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  18. The Truth-Value of the Aristotelian 'Areti'.Ioanna Patsioti-Tsacpounidis - 2008 - Proceedings of the Xxii World Congress of Philosophy 2:165-172.
    This paper examines the concept of ‘areti’ as encountered in the Aristotelian ethical system in order to establish its relationship to the modern concept of virtue as well as to that of moral truth, that is, to identify its truth-value. I intend to show that the Aristotelian ‘areti’ as a developed state of character and as an advanced stage of ethical understanding entails moral truth. ‘Areti’ as a good-in-itself possesses an intrinsic value which reflects moral truth, and as a means (...)
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  19. Can Virtue Be Taught? ——The Angle of Epistemology.Guangquan Cheng - 2008 - Proceedings of the Xxii World Congress of Philosophy 10:33-36.
    The predicament of contemporary moral education lies in the fact that we simply accepted Socrates "virtue is knowledge", and considered that the virtue can be taught as the knowledge, but we neglect that the virtue can only be cultivated in social practices. Some have realized that, but they only concentrated on revivification of the life scene in the class, such as KohlBerg's moral paradox, or class debate, leading the moral education to a debate skill and returning tothe style of Sophist (...)
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  20. Hope as a Virtue in an Aristotelian Context.Barbro Fröding - forthcoming - Philosophy, Psychiatry, and Psychology 19 (3):183-186.
    Michael Barilan’s article “From Hope in Palliative Care to Hope as a Virtue and a Life Skill” is an interesting and informative contribution to the debate on the nature of ‘a good death.’ Broadly speaking, the author seeks to explore “the roles and meanings of promotion focus goals in human life” and how hope can aid in alleviating suffering (Barilan 2012, 171). The subject is topical and courtesy of being clinically active, Barilan is able to add a welcome perspective. Very (...)
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  21. The Question of Ageing.John Cottingham - 2012 - Philosophical Papers 41 (3):371-396.
    Abstract For humans, as for other animal species, old age is a good, provided that the disease and decrepitude that often accompany it are not so severe as to swamp further flourishing. This accords with Aristotle's holistic account of flourishing, which embraces the entire biological lifespan. However, Aristotle's stress on rational activity as the key to human fulfilment suggests flourishing may be eroded in proportion as the intellectual faculties deteriorate. The Judeo-Christian tradition, by contrast, construes human flourishing primarily in terms (...)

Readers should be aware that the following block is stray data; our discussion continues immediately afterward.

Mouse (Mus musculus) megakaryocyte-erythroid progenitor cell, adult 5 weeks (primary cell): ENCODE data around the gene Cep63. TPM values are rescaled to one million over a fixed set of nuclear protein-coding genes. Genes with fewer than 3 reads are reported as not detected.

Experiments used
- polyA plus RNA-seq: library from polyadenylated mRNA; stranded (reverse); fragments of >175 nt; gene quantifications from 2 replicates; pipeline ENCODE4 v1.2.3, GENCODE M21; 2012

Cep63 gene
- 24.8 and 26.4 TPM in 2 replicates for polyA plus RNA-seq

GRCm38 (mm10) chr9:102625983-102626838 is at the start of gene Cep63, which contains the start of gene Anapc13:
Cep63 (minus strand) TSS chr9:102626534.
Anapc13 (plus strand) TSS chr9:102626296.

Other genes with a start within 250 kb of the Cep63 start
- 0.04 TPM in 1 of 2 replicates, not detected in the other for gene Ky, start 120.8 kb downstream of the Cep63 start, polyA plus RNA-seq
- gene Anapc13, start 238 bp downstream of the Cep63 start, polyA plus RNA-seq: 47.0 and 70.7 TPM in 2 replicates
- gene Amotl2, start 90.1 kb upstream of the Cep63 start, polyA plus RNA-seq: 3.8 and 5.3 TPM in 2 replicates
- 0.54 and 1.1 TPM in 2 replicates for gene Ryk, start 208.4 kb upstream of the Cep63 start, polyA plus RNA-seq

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  22. Prudence Gone Wild.Nancy M. Rourke - 2011 - Environmental Ethics 33 (3):249-266.
    A Catholic environmental virtue ethic must include an understanding of prudence that incorporates attunement significantly. Catholic theologians are reluctant to revise notions of prudence, but there are traditions in theology that support such an approach. Catholic virtue ethical traditions point to this necessity, and, in addition, philosophical environmental virtue ethics (which are much more fully developed) simply insist on it. The comparison of a moral character (as it is understood in virtue ethics) with a bioregion’s ecosystem helps support this argument.
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  23. The Philosophy and Psychology of Virtue: An Empirical Approach to Character and Happiness.Snow Nancy & Trivigno Franco (eds.) - forthcoming - Routledge.
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  24. Hauerwas Among the Virtues.Jennifer A. Herdt - 2012 - Journal of Religious Ethics 40 (2):202-227.
    Despite the fact that Stanley Hauerwas has not taken up many of the topics normally associated with virtue ethics, has explicitly distanced himself from the enterprise known as “virtue ethics,” and throughout his career has preferred other categories of analysis, ranging from character and agency to practices and liturgy, it is nevertheless clear that his work has had a deep and transformative impact on the recovery of virtue within Christian ethics, and that this impact has largely to do with the (...)
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  25. Character Traits, Virtues, and Vices.Michael DePaul - 2000 - The Proceedings of the Twentieth World Congress of Philosophy 9:141-157.
    Recently, Gilbert Harman has used empirical results obtained by social psychologists to argue that there are no character traits of the type presupposed by virtue ethics—no honesty or dishonesty, no courage or cowardice, in short, no virtue or vice. In this paper, I critically assess his argument as well as that of the social psychologists he appeals to. I suggest that the experimental results recounted by Harman would not much concern such classical virtue theorists as Plato—particularly the Plato of the (...)